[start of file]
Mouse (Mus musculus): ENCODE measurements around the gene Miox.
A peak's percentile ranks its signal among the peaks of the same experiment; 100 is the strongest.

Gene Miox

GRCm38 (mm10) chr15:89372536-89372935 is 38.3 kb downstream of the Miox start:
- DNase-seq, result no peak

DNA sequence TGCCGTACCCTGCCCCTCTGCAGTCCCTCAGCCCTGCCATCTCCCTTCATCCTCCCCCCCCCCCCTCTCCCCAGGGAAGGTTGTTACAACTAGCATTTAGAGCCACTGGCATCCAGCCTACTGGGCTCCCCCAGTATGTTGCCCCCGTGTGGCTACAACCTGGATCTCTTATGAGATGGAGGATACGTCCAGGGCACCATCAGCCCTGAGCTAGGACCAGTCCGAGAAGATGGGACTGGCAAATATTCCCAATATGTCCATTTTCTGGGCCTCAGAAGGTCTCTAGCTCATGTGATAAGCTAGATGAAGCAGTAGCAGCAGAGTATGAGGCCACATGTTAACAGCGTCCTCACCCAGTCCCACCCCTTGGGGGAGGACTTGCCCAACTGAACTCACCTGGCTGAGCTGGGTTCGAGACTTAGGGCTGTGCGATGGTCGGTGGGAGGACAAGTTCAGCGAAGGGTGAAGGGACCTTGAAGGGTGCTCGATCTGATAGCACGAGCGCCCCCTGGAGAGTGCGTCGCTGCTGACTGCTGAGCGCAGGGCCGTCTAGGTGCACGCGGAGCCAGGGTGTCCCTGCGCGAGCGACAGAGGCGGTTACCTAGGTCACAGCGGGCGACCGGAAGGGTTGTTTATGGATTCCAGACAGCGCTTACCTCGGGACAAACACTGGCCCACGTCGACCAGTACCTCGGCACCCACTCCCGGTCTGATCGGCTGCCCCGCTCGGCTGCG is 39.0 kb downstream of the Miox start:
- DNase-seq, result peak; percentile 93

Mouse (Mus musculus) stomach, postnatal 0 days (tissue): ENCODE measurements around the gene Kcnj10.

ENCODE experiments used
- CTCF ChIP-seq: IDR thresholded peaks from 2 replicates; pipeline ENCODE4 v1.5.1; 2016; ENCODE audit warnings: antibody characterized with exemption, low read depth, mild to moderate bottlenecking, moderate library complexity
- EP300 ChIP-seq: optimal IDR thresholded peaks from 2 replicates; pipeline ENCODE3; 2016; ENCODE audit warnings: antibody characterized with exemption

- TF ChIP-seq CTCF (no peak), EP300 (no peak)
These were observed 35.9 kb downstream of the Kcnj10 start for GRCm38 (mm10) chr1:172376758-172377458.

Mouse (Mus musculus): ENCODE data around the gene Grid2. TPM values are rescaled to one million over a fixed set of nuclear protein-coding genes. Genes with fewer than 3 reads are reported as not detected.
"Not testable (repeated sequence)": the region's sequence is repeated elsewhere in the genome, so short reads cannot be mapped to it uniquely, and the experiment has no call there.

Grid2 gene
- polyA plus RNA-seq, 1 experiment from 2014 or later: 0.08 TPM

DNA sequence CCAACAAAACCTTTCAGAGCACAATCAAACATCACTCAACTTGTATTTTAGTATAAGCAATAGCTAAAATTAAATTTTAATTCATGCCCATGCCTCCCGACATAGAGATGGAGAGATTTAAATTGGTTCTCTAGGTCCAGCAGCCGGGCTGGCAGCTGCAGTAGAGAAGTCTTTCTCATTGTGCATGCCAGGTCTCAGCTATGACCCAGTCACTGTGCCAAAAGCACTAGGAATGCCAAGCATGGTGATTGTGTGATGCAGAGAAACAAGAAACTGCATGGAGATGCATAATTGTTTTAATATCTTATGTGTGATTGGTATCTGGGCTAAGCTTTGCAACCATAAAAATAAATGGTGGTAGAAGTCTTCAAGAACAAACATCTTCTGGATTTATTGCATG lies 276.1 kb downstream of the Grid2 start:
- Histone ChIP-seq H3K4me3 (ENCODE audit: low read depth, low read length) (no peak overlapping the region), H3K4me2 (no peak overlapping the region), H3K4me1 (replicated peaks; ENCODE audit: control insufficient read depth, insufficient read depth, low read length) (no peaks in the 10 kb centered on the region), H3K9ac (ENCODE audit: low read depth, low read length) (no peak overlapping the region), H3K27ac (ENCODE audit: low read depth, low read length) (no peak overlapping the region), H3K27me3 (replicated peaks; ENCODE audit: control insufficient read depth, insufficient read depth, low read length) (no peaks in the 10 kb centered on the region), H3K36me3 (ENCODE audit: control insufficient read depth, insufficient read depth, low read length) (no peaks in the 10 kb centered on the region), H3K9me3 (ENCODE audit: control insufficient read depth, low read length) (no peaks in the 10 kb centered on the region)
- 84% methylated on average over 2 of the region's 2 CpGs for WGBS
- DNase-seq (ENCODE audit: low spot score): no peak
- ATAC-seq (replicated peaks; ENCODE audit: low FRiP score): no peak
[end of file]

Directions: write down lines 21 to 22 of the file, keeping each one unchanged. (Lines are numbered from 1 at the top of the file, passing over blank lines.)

- DNase-seq (ENCODE audit: low spot score): no peak
- ATAC-seq (replicated peaks; ENCODE audit: low FRiP score): no peak